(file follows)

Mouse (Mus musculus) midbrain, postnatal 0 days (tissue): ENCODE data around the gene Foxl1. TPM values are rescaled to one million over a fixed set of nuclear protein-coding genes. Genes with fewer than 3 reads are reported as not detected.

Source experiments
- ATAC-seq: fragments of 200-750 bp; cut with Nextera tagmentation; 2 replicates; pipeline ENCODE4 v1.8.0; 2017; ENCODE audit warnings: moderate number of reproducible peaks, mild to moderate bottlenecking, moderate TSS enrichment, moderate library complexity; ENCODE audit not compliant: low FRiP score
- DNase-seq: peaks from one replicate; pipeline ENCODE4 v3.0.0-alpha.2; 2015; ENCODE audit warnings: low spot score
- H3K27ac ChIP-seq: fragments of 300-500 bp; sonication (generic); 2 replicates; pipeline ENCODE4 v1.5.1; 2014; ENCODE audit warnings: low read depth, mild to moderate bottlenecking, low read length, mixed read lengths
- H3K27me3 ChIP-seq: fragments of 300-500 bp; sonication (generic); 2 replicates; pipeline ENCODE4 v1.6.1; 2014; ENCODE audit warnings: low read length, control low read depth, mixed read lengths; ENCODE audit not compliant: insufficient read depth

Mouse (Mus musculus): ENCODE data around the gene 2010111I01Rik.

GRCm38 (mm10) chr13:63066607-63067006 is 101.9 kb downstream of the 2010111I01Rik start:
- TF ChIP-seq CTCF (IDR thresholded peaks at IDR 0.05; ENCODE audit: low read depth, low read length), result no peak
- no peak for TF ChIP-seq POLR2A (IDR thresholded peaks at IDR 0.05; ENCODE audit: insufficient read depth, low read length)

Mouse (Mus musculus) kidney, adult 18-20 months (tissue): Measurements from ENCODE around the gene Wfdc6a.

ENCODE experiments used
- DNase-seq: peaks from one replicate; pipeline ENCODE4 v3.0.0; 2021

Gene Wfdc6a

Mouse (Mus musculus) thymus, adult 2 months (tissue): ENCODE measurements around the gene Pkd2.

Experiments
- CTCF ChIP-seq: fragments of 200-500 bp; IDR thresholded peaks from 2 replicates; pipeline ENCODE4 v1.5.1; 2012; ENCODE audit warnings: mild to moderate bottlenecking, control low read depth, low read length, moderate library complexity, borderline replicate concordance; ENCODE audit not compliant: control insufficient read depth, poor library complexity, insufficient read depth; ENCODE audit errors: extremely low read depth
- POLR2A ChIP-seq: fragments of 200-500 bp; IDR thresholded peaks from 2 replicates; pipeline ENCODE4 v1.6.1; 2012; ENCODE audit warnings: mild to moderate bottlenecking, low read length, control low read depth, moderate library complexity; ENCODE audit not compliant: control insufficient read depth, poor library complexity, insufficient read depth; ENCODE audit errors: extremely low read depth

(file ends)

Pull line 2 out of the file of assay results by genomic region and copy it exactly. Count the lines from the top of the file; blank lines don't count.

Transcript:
Source experiments